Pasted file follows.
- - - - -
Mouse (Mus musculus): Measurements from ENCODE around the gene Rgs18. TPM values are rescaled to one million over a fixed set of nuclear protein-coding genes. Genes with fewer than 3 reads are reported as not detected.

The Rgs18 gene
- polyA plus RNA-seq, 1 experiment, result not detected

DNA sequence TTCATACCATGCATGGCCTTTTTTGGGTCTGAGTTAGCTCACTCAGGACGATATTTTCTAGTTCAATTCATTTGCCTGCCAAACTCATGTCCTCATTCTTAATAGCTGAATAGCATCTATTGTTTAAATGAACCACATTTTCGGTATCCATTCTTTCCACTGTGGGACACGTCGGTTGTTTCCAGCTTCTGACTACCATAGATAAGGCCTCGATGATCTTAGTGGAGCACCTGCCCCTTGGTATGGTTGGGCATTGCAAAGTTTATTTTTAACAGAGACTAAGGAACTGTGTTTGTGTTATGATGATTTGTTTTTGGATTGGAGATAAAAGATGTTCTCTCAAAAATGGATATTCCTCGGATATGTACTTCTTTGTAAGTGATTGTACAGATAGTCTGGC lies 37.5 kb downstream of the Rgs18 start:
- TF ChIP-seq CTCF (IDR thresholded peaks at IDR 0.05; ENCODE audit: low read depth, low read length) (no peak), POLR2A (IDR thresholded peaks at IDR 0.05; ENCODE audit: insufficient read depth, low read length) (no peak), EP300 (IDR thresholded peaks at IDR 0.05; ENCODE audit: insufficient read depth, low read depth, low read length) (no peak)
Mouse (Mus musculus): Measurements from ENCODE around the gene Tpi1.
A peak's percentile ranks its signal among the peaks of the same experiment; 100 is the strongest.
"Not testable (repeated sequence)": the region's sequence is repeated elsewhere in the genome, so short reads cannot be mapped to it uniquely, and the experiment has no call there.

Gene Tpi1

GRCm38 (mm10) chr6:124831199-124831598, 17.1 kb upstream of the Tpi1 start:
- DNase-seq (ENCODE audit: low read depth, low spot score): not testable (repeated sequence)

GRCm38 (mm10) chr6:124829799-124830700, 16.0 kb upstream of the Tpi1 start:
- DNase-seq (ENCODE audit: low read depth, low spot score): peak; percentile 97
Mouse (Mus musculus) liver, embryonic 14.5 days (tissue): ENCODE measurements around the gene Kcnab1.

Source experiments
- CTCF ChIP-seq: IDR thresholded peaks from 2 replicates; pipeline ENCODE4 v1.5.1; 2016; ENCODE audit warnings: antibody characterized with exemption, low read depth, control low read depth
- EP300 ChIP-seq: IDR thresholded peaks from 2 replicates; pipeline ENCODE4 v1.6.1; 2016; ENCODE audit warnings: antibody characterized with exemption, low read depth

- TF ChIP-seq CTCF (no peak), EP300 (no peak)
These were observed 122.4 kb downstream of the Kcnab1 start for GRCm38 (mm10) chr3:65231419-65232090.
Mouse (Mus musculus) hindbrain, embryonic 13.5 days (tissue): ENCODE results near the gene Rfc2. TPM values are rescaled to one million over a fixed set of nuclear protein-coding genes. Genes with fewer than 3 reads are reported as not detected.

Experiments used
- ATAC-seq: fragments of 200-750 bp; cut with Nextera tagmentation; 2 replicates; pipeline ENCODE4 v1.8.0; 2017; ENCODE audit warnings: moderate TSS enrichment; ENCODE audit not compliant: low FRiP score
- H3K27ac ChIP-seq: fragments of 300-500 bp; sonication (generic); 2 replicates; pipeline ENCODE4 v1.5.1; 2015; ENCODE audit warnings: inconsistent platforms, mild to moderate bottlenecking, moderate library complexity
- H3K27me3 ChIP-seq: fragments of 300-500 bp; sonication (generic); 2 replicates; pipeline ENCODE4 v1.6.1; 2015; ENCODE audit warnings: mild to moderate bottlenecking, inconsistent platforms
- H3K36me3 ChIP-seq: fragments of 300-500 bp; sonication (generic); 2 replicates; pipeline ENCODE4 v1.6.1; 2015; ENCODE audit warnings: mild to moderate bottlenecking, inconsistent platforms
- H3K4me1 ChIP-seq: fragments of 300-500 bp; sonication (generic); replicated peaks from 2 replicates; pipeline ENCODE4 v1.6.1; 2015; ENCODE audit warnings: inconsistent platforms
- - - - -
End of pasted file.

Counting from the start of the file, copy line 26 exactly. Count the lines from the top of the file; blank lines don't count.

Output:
- H3K4me1 ChIP-seq: fragments of 300-500 bp; sonication (generic); replicated peaks from 2 replicates; pipeline ENCODE4 v1.6.1; 2015; ENCODE audit warnings: inconsistent platforms